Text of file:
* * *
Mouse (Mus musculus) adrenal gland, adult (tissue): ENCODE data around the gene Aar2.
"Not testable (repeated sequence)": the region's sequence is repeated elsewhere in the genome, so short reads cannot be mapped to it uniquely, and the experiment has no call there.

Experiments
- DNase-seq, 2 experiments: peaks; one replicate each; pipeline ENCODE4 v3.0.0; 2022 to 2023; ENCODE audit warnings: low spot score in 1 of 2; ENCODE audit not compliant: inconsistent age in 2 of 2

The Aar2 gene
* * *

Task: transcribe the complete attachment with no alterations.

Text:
Mouse (Mus musculus) adrenal gland, adult (tissue): ENCODE data around the gene Aar2.
"Not testable (repeated sequence)": the region's sequence is repeated elsewhere in the genome, so short reads cannot be mapped to it uniquely, and the experiment has no call there.

Experiments
- DNase-seq, 2 experiments: peaks; one replicate each; pipeline ENCODE4 v3.0.0; 2022 to 2023; ENCODE audit warnings: low spot score in 1 of 2; ENCODE audit not compliant: inconsistent age in 2 of 2

The Aar2 gene